Turkey Hunters Record Increased Harvest During 2024 - Iowa Wildlife Federation

Turkey Hunters Record Increased Harvest During 2024

Photography courtesy of Lowell Washburn, all rights reserved.

Iowa’s five-segment, 2024 spring turkey season ended May 12.  Participation ran high during this year’s spring season with hunters purchasing around 54,500 spring turkey tags.  Turkeys were harvested in all of the state’s 99 counties, resulting in a combined statewide bag of 16,051 birds – a notable increase from the average of around 12,000 to 13,000 birds bagged during recent years.

As seems to occur most years, my spring season was a blend of highs and lows.  Although turkey numbers have declined sharply across portions of southern Iowa, populations remain high across much of northern Iowa and remain particularly strong in the [northern] counties bordering the Upper Mississippi River.

When I began bow hunting in Northern Iowa on the April 8th opener, turkeys seemed to be everywhere.  On the best mornings, I could hear anywhere from a dozen to 16 or more gobblers sounding off from the same timber.  Of course, there were also plenty of hens for me to compete with.  And although I enjoyed some exciting gobbler close encounters, the hens always won out – eventually leading the fanned-out toms in the opposite direction.  As the mornings rolled by, the encounters began to add up.  The results were dismal.  Before long, I had tallied an embarrassing total of eleven Long Beards and three jakes that had all approached to distances of less than ten yards.  Although all were within good range for my Osage orange longbow, each and every bird had refused to present me with the perfect angle needed to insure a near instant kill.

Daybreak on Fantasy Ridge – this year’s spring gobbling shows were deafening.

The good news was that I was still having fun listening to and chasing wild turkeys in the spring woodlands — that is until I came down with a case of FLiRT, the latest COVID variant.  FLiRT is something you might want to avoid.  The worst of my energy draining symptoms came on about day four, when I was hit with the chills.  Fall and winter are my favorite seasons and I’m not a guy who gets cold very often.  But in this case, I was cold — sitting in my living room, thermostat cranked, wearing two shirts and with my heaviest [Sitka Duck Oven] winter coat zipped all the way to my chin and still shivering like I was about to freeze to death.  By the time I returned to the turkey woods, several days had passed.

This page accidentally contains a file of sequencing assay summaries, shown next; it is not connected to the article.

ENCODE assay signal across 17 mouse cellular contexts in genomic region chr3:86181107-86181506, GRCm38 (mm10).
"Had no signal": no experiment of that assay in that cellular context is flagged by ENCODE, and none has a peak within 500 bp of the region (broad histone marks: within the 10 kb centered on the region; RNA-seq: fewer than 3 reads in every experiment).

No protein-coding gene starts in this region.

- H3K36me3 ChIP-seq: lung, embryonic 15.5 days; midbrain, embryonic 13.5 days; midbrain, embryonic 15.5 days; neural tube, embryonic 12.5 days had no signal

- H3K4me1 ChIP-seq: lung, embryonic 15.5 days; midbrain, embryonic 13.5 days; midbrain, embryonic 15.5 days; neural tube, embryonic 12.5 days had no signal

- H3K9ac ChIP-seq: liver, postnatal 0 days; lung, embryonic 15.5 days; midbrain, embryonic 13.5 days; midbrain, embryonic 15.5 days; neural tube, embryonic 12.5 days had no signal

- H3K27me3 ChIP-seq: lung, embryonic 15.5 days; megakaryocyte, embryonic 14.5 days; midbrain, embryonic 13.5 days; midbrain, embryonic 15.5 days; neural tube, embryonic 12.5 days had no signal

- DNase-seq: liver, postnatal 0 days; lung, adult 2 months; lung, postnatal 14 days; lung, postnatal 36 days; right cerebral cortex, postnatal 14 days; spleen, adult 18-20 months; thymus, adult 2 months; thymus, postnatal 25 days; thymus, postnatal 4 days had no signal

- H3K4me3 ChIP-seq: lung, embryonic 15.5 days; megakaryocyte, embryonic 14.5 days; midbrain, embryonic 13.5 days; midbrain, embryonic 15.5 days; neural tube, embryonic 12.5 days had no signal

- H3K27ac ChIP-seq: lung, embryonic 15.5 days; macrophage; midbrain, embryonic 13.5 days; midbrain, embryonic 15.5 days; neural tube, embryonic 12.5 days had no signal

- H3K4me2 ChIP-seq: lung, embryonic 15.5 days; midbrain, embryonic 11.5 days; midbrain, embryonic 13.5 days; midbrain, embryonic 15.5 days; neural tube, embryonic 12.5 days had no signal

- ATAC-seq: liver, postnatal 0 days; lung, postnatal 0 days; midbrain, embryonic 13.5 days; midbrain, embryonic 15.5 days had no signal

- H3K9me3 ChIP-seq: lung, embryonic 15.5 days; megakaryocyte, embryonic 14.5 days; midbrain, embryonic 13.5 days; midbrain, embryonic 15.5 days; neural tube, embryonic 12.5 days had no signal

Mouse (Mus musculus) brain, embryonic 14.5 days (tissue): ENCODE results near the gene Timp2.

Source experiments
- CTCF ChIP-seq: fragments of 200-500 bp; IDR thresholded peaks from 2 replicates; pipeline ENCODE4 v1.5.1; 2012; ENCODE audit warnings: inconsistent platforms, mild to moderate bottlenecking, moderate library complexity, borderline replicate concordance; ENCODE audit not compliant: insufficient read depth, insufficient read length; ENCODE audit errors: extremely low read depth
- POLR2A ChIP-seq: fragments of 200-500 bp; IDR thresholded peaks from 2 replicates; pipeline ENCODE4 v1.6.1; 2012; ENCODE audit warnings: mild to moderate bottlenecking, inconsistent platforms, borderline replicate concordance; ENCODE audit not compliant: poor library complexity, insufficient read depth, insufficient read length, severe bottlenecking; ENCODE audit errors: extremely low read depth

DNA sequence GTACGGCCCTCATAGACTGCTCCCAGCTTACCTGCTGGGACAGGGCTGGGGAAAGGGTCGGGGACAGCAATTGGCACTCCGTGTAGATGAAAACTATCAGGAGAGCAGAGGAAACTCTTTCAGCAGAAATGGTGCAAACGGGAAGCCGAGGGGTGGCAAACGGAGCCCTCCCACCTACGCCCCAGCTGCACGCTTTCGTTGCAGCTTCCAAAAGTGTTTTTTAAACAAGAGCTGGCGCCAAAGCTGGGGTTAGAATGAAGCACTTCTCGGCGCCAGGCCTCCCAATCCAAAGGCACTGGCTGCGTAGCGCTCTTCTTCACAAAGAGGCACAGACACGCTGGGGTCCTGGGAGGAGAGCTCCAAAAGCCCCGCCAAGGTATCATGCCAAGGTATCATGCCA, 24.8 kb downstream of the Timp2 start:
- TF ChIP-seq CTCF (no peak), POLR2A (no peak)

Temporarily trading my bow and pop-up blind for a muzzleloading shotgun, I roosted a group of five gobblers at sunset and was back in the timber, seated in the oak shrouded gooseberries an hour before sunrise the following morning.  At the approach of daybreak, I found that, in addition to the five toms, there were more jakes and gobblers that I hadn’t seen the night before.  After being treated to a World Class Gobble-Fest, the first tom sailed off the roost and – amazingly — walked directly to my position.  Slowly shouldering my old Navy Arms double barrel, I let the giant bird keep coming until, from my sitting position, he looked about as big as T-Rex.  At a distance of just seven paces, I finally dropped the hammer.  The old street sweeper roared and the gobbler collapsed.  Breathing a sigh of relief, I watched as a ground hugging cloud of white muzzleloader smoke drifted down the ridge.  The tide had turned.

Fantasy Ridge – Coming off the roost, the gobbler marched in to just seven paces.  I was carrying the same Navy Arms muzzleloader that I’ve been using since Iowa’s modern-day turkey seasons first began in the 1970s.  A load of close range #8s put the 24 pounder in the bag.

Switching back to the bow, I enjoyed a couple of additional public land encounters, but was unable to fill my second tag.  Oh well; wouldn’t be the first time I ended the season with an unpunched license.  But the tide turned once again, when a lone tom suddenly decided that annihilating my jake decoy was his life’s mission.  After delivering some repeated and punishing blows to my plastic effigy, the Long Beard finally paused to present a perfect, head-on shot.  Picking a spot just above the base of the beard, I drew back, released the string, and the gobbler was mine.  

Archery Adventure – Bent on destroying my decoy, the attacking gobbler finally paused for a perfect head on shot.  Hand crafted by Iowa’s Dave Thomas, my 45# Osage orange longbow stopped the Long Beard dead in his tracks.

Of all Iowa’s game species, the eastern wild turkey is easily our most challenging – at least in my opinion.  Turkey hunting spins on a dime with success and failure residing on opposite sides of the same, razor thin line.  For me, the hunt often becomes a roller coaster series of extreme highs and extreme lows with the birds winning far more contests than they lose.  To enjoy the good fortune of bagging two mature gobblers during the final week of the waning 2024 season will certainly be remembered as an extreme high.

Leave a Comment

Scroll to Top